Plans for Somerset’s $8.5 million energy center have been submitted to the state and United States Department of Agriculture, and a contract for the new city hall and natural gas nerve center will be let about first of October, Mayor Eddie Girdler said this week.
“This will put Somerset on the map,” said Girdler. The energy center will be one of a kind in Kentucky and the nation,” the mayor added. “We are the only one in the state pursuing natural gas and components are being added all the time.”.
The center will be an eye-catcher in a rapidly evolving downtown area. The modernistic, glass-bedecked structure, first of its kind in Kentucky, will sprawl over most of a city block bounded by East Mt. Vernon and College streets.
Main purpose of the center is to monitor the city’s vast natural gas pipeline network. The building’s four floors, including a basement, will house city hall offices and an emergency command center with police department space.
The 36,200 square-foot structure will center on what is now a city parking lot. The area will be expanded by demolition of the former Meece Hardware building on the west side of the parking lot; the former city utilities building on the west side of College Street north of the parking lot; and the current city utilities building on the east side of College Street just north of Somerset City Hall. The existing city hall facing East Mt. Vernon Street will be torn down to make way for a parking area.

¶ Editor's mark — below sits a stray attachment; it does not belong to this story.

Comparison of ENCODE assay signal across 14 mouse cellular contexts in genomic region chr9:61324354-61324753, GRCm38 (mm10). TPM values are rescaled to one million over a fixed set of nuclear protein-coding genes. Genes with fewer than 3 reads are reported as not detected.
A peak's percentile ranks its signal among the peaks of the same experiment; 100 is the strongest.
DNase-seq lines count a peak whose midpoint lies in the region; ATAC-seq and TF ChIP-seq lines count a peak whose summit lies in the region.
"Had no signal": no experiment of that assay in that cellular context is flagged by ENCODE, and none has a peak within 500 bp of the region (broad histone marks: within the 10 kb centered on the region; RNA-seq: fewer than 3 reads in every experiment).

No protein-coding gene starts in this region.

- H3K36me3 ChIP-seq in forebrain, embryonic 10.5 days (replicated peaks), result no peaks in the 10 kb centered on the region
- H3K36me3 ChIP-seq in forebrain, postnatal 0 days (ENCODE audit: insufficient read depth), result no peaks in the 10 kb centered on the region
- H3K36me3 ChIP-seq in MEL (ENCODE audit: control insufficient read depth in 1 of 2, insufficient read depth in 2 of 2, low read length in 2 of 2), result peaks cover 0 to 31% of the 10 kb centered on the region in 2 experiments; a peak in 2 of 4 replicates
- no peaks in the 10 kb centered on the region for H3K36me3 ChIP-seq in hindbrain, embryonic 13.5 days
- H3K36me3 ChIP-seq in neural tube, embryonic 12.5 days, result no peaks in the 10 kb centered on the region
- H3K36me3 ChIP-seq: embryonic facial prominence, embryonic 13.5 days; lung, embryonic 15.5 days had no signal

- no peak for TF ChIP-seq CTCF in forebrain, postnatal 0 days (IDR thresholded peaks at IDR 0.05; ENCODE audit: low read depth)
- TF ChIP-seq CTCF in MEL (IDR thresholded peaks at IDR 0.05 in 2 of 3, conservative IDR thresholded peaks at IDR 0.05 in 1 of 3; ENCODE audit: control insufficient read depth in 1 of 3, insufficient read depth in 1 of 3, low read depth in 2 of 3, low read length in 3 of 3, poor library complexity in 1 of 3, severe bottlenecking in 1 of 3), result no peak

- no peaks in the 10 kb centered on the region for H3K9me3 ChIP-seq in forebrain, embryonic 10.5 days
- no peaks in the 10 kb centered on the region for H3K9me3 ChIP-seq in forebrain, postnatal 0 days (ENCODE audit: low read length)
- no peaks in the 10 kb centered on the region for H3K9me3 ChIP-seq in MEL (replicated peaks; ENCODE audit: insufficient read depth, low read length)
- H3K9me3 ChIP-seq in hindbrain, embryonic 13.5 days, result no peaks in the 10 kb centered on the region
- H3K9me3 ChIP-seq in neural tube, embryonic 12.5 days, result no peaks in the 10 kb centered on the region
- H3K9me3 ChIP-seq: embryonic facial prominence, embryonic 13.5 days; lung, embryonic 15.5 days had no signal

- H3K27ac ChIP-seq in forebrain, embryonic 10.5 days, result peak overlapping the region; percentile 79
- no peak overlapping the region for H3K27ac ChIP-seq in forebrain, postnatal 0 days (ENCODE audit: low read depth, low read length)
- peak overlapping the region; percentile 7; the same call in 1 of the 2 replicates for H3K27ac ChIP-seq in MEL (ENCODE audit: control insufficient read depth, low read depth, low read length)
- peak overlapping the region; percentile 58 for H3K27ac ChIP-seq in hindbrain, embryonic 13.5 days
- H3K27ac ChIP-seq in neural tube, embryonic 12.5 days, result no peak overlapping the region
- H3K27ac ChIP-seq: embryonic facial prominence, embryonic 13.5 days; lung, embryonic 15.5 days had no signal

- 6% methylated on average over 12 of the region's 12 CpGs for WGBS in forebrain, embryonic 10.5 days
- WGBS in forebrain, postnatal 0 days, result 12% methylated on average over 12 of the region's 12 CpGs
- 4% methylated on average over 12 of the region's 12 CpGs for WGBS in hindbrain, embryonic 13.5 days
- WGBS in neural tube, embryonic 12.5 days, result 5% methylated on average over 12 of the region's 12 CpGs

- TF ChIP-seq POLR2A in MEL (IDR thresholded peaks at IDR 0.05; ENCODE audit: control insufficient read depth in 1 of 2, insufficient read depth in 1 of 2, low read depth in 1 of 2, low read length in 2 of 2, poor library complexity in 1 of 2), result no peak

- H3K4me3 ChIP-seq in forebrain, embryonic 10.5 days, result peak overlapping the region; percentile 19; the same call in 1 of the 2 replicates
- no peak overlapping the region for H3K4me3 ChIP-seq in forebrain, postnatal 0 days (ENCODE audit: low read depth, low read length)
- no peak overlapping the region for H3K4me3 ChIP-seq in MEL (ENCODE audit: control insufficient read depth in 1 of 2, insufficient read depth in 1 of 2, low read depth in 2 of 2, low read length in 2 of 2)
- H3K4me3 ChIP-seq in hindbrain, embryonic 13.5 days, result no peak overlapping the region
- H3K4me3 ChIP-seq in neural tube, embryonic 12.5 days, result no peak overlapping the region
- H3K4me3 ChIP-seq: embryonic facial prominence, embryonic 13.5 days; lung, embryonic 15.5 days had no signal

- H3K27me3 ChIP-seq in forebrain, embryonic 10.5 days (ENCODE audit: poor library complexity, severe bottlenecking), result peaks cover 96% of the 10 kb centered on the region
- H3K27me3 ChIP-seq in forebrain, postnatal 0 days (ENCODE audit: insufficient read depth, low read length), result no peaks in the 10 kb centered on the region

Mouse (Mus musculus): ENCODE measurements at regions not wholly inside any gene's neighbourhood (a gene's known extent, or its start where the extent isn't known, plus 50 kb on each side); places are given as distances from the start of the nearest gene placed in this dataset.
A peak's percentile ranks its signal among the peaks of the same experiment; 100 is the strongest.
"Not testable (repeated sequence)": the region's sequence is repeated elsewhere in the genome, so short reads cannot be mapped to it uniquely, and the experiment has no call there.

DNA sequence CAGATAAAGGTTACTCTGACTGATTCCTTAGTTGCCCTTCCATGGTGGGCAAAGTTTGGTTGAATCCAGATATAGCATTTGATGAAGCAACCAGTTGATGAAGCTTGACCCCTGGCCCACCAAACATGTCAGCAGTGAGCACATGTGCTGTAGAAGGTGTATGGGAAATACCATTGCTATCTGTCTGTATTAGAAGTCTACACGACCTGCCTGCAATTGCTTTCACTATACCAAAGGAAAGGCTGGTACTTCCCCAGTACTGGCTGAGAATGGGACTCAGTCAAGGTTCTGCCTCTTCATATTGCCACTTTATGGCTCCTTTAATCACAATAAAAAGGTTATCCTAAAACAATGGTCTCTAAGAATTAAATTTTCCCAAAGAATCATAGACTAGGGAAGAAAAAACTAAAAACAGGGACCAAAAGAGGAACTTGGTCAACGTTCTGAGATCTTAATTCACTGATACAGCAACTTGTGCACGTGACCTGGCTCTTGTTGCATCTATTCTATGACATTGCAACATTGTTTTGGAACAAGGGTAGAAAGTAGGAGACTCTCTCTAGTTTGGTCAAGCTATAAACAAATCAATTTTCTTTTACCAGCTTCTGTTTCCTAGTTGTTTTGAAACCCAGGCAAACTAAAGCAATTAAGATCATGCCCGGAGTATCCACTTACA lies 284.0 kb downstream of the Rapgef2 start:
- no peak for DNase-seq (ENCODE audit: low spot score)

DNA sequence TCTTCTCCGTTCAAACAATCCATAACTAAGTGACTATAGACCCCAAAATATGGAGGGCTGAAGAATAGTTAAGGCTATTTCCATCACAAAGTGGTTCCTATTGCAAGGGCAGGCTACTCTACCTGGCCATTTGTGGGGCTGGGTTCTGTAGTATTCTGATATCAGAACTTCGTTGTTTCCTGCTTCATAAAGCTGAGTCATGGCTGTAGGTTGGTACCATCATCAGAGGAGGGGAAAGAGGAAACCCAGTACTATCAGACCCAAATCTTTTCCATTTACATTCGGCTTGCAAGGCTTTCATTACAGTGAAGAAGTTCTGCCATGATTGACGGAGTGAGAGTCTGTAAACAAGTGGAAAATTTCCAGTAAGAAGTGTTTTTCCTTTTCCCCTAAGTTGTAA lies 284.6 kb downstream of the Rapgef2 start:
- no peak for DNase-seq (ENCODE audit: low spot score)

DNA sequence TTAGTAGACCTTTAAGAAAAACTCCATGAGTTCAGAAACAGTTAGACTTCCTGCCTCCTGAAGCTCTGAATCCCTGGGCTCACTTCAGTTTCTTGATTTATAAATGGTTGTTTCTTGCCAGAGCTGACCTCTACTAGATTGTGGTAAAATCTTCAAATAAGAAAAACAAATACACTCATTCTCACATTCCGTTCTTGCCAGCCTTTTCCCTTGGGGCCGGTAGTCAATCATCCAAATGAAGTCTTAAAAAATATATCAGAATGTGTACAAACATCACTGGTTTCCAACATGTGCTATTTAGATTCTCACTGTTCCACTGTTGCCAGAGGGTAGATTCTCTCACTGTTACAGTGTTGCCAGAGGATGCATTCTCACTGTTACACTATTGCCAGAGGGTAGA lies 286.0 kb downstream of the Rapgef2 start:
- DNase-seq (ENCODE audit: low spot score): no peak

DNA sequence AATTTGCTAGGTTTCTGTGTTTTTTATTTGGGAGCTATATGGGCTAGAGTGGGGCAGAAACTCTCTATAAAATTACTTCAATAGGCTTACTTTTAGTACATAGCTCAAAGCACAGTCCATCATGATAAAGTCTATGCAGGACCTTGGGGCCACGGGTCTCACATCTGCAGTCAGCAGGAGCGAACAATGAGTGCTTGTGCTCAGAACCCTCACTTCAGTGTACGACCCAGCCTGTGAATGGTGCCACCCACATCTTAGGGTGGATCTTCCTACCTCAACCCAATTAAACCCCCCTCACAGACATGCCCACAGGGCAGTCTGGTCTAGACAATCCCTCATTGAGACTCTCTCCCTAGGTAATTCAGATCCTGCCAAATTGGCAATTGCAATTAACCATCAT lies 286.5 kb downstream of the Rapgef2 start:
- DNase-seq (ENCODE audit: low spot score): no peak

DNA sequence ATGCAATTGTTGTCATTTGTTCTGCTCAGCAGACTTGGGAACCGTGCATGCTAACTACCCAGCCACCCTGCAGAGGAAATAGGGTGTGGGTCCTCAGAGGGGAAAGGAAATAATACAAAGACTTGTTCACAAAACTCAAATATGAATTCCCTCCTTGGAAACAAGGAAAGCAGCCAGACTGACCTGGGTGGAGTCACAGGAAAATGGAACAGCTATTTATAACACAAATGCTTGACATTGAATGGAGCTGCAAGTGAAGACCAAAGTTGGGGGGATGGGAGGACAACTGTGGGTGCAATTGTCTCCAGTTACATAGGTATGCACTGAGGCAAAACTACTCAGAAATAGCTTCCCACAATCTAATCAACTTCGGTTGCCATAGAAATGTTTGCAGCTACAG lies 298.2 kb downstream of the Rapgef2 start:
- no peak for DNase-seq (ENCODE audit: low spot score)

Estimated cost of the energy complex is $8,496,000. Somerset has been approved for an $8.5 million loan through the United States Department of Agriculture’s Community Facilities Program. The center was designed by Brandstetter Carroll Inc., a Lexington-based group of architects, engineers and planners.
Girdler said there will be city hall offices on all three of the above-ground floors. The city clerk’s office, city staff, Somerset Police Department offices, conference room and public use spaces, including a drive-through, will be on the first floor.
Heart of the energy center will be on the second floor. It will have the technology center and engineers’ offices as well as space for city police department detectives and planning and zoning department.
An emergency command center will be in a portion of the basement along with police department lockers, mechanical and electrical areas and storage space.
The top floor is labeled as future space. The mayor said this area will be left mainly vacant for future research and development work with the private sector.
The center will be energy self-sufficient with an adjacent natural-gas powered generating station that will provide more than enough electricity to operate the facility. Excess electricity produced by the generator will be put in Kentucky Utilities’ electrical grid in a trade-off deal with the city, Girdler said.
Somerset has a bountiful supply of natural gas. A pipeline extending westward to a Texas Eastern Transmission Corporation terminal in Casey County also has a connection with Tennessee Gas Transmission Corporation. The mayor said plans are to reconnect with Columbia Gulf Transmission, giving the city access to three national gas transmission distribution systems.
Somerset made a major step into the natural gas business during a shortage in the 1970s. The city borrowed $4.5 million from Farmers Home Administration and built a natural gas pipeline into eastern Kentucky. Transmission of natural gas from previously landlocked producers ended frequent shortages in Somerset and has proven a financial success.